Referring to FIG. 3, it is a control block diagram showing an embodiment of the copying apparatus to which the present invention is applied. FIG. 3 includes an operating panel 301 for entering copy start or like instruction and for indicating the number of volumes, an original carriage 302 for supporting thereon originals or articles to be copied, a light source 303 for illuminating the original, and a light image memory 304 for temporarily storing the image of the original using liquid crystal, electrochromy or PLZT (a compound of lead, lanthanum, zirconium and titanium which is fully described in the journal Television Vol. 29, No. 8). Designated by 305 is a read-out unit including a photoelectric converter for scanning the image memory 304 and reading out image signals. By this, image signals may be converted into time-serial electrical signals. Denoted by 306 is a transducer for converting the time-serial electrical signals into time-serial light signals. The transducer 306 may comprise, for example, a laser light source and a driver circuit for the light source (including a modulation and deflection circuit). Designated by 308 is a tray for containing copies produced by a copying apparatus 307. When copies of a volume are contained therein, the tray 308 slides at a good time to leave off and puts an end for each volume. Designated by 309 is a control for optimally effecting the above-described operations. MR, ME, CSS and CPB respectively are a signal for causing the memory 304 to start its storing operation, a signal for stopping the storing operation of the memory 304 to make copying possible, a number signal indicative of the number of volumes, and a signal instructing print start. These signals are entered by the key switches of FIG. 6. MAC and CMC respectively are signals for indicating on the panel the number of images stored by the memory 304 and the number of volumes. IEX is a signal for controlling the turn-on of the lamp 303 for causing the memory 304 to store the images. PF is a signal for operating a roller in the copier 307 for feeding paper from a cassette. RED is a signal for controlling the operation of the converter 305. BRT is a signal for intensity-modulating the laser beam. DEF is a signal for deflecting the laser beam. BD is a signal for detecting the arrival of a beam spot at the end of a photosensitive medium and for controlling the read-out from the memory. TD is a signal for slidingly moving the tray 308 which receives paper having images transferred thereto.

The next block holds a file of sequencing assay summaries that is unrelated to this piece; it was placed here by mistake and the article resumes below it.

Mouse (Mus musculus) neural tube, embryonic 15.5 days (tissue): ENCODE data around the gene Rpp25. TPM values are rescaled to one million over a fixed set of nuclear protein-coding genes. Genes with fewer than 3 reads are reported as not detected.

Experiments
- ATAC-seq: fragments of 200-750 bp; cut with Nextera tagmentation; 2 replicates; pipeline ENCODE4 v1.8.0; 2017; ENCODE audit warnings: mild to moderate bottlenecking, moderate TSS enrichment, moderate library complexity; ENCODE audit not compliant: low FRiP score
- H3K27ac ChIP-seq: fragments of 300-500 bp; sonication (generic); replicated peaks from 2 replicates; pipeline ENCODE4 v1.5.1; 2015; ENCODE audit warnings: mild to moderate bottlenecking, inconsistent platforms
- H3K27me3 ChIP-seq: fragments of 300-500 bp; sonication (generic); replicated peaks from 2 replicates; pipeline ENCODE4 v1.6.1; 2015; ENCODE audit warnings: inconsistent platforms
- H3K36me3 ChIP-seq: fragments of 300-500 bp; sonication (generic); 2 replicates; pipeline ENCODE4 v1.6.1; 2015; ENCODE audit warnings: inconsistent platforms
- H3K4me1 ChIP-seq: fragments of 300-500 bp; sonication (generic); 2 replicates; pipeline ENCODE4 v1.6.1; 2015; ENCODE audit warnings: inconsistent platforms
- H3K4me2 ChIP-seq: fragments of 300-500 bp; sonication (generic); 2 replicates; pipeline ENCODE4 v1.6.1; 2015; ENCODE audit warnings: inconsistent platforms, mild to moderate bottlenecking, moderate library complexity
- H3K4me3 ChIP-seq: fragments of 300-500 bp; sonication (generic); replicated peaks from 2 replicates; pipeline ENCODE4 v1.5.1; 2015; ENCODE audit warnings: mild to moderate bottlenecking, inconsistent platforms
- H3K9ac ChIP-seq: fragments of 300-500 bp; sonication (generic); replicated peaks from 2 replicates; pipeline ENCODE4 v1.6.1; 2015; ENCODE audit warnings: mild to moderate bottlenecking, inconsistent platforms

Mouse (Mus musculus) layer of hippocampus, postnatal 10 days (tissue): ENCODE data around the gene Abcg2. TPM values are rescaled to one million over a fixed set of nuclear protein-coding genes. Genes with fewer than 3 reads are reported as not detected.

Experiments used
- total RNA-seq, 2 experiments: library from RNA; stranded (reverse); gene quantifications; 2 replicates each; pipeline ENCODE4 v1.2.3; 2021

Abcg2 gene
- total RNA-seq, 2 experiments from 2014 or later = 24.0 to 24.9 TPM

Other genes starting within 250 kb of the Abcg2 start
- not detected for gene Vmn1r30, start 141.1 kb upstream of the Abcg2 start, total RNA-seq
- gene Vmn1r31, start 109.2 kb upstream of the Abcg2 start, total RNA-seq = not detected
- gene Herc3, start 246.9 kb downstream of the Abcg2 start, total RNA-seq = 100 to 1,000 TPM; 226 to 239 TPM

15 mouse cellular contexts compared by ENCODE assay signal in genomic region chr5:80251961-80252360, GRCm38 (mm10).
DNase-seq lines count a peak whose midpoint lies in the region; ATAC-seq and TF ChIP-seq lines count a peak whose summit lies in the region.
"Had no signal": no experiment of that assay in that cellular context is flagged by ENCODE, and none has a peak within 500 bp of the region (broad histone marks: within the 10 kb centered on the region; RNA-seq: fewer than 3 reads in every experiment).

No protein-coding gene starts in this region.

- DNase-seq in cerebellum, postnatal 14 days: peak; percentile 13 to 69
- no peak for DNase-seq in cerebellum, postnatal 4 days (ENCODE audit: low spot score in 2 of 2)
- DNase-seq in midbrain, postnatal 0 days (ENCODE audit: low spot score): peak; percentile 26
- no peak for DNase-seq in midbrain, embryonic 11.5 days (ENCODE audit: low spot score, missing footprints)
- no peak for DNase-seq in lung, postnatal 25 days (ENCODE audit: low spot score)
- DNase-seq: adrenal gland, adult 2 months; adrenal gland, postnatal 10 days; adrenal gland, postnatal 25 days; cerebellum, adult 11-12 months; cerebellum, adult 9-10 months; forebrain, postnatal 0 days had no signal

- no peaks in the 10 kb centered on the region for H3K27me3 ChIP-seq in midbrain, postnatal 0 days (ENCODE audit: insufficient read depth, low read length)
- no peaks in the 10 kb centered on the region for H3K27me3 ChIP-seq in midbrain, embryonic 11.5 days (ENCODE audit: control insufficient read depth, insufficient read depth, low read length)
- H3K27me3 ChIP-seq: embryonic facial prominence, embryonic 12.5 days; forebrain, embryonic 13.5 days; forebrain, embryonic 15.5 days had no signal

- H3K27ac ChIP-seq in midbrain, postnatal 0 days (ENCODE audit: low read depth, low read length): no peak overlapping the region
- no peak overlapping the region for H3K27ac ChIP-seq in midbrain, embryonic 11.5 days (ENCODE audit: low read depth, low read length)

FIG. 6 shows an example of the operating panel. MR is a read-in switch for writing image information into the memory, ME is a memory end switch for indicating the end of the writing-in, CPB is a read-out record start switch, CSS is a setter for setting the number of recorded volumes through the numeral keys, MAC is an indicator for indicating the stored number of memory areas, and CMCD is an indicator for indicating the set number by the CSS. All these adopt the segment display system.